To raise and lower the mast we use a simple wooden A-frame made from two lengths of carcassing studding (about 3″x1.5″). The slightly rounded bottom of each A-frame leg is secured to a forward chainplate with a bit of string.
The apex has two steel strips which bolt together and provide a fixing point for the genoa halyard and the mainsheet which provides the hauling power.
The backstay, shrouds and aft lowers are loosely attached with their bottle screws before raising the mast.
This provides the mast with stability as soon as it is up. The bottle screws are loosely tied upright to the guard rails (more string) to prevent them jamming and bending as the mast goes up.
The mast is supported aft on another pair of the same timbers bolted together to create a crutch. A 2×1″ cross piece screwed to these is long enough to lash it to the pushpit. This prevents the crutch falling over as the mast is lifted and holds it in place to receive the mast when it is lowered. The mast lives on this crutch over the winter and in strong winds can rock enough to cause the crutch to “walk” about and step off the stern.
The base of the crutch is also lashed to the pushpit upright.
The mast raising gear is a simple set-up but invariably – as we use it only once a year to raise the mast – we manage to forget important details which we have to learn over again.
The first of these is that the shrouds go outside the guard rails (not inside as in the picture below).
The second is that the forestay and reefing spar has to stay outside the A-frame, the apex of which ends up aft of the forestay attachment point and prevents the forestay from moving forward enough to attach it to the stemhead. As the mast is raised the reefing drum and spar has to be negotiated between the A-frame and pulpit.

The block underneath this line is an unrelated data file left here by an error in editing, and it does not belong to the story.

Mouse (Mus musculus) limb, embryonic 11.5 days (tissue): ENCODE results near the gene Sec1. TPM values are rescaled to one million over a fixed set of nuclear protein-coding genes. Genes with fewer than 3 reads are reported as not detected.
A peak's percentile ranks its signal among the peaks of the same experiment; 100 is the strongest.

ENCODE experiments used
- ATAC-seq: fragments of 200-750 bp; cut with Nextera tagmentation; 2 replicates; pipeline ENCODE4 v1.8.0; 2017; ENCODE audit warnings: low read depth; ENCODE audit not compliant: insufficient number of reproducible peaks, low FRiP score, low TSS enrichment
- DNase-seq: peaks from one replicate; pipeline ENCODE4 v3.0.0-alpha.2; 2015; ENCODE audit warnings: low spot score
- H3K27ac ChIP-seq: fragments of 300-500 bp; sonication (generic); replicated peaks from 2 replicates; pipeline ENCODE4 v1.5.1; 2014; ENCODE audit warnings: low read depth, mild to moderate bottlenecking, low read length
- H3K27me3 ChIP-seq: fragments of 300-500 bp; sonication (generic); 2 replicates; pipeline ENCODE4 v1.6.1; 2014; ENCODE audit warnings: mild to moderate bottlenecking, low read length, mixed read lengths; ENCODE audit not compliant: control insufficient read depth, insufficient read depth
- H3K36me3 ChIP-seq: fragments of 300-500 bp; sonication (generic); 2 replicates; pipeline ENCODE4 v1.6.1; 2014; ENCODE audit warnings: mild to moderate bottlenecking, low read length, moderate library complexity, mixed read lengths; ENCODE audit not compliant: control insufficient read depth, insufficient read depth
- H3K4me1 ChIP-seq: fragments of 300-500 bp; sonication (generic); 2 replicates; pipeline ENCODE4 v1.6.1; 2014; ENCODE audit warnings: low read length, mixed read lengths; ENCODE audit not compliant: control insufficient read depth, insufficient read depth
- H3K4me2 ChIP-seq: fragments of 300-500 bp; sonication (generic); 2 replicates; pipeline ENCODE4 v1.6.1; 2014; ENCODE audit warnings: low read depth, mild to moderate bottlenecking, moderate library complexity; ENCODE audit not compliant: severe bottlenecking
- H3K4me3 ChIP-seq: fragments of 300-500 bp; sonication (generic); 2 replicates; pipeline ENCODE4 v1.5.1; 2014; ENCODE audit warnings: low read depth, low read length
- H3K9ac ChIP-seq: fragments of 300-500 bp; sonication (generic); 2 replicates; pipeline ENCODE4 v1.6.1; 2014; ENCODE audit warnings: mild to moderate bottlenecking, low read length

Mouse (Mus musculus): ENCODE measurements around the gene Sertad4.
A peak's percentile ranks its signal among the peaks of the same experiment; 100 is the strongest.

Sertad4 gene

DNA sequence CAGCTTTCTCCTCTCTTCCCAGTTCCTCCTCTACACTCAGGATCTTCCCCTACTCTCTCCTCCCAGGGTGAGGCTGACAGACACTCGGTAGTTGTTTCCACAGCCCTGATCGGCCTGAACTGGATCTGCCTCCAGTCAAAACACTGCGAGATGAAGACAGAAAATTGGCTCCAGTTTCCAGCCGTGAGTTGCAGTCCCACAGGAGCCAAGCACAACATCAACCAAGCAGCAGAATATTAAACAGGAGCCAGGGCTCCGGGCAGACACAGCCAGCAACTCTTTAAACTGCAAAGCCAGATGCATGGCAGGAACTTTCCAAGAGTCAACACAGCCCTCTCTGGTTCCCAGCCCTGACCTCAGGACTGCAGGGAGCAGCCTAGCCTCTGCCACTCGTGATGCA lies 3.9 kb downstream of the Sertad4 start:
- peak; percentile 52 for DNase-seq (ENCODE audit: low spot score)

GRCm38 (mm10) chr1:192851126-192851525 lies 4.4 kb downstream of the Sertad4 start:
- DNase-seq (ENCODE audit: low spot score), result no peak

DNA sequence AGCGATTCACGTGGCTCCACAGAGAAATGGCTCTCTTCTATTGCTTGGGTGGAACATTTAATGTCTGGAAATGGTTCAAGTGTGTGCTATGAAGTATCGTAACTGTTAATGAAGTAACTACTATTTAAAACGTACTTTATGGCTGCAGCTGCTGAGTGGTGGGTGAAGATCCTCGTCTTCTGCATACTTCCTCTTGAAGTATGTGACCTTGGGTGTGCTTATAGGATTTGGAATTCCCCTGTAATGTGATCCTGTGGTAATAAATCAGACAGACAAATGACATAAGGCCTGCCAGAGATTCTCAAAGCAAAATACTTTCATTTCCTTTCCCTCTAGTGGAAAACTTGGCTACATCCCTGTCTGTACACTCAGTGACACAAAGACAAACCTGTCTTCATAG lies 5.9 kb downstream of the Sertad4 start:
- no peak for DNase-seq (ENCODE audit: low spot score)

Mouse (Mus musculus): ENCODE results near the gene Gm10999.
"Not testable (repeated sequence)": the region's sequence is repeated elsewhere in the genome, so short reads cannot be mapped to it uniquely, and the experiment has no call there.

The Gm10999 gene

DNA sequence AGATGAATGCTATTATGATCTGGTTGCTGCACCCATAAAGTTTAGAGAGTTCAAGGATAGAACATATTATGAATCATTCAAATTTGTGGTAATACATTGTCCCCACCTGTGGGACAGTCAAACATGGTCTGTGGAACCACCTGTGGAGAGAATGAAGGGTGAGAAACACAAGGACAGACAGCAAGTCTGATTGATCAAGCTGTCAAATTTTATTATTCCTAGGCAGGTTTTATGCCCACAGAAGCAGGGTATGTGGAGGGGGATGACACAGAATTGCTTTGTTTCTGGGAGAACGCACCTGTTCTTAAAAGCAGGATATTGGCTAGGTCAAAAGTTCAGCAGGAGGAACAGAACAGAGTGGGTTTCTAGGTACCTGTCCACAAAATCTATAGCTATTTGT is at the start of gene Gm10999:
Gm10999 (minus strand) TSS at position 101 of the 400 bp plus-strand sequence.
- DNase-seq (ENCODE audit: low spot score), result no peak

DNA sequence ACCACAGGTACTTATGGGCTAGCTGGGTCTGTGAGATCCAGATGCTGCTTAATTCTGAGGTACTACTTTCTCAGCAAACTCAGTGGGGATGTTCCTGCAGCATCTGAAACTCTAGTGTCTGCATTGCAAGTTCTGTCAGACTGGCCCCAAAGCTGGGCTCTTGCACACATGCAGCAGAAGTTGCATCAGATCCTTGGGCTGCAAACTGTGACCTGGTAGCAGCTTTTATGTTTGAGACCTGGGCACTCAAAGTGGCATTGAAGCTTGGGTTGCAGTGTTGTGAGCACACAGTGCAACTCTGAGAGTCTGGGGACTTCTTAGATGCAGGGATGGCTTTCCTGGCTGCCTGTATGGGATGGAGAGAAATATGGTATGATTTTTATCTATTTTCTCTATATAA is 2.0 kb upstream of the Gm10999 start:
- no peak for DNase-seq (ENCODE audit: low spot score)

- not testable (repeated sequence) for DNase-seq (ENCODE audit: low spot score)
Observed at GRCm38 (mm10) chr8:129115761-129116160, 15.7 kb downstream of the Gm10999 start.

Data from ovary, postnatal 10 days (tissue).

A reefing spar is a bit of a nuisance during mast raising. In the top photograph the spar is conveniently suspended by a loop of rope which manages it nicely and enables it to slide forward as the mast rises. But once the mast is vertical the spar is in the wrong position and has to be bent to clear the A-frame before it can be secured to the stemhead. Resting the spar on the outside of the A-frame with loose ties to support it while enabling it to slide forwards would be better… but we always manage to forget this until the mast is vertical.
It is also very easy to find you have hoisted the mast up with halyards or lazyjacks the wrong side of the crosstrees. And if the enormously long coils of backstay can foul the mast crutch, pushpit, tiller, dinghy or whatever, they will.
Raising and lowering the mast can be achieved reasonably comfortably by two people, we find, provided as least one of them is reasonably strong and fit. A third person to deal with snags as they (invariably) arise can also be very handy provided they don’t dash about and make the boat heel over if afloat. Generally we prefer to lift and drop the mast when aground.
Over winter the mast is stowed between the crutch and the pulpit (which has a short length of 4″x2″ timber across it – visible in top picture and below) and supported in the middle by an additional crutch just aft of the tabernacle.
Before the mast can be raised, it has to be manhandled aft so that the pivot tubes sit in the tabernacle. This requires almost the whole weight of the mast to be lifted by one person aft near the crosstrees as the overhang means there is virtually no weight at the bottom end of the mast. A crutch with a roller to ease the mast aft is one of the many things on the to-do list.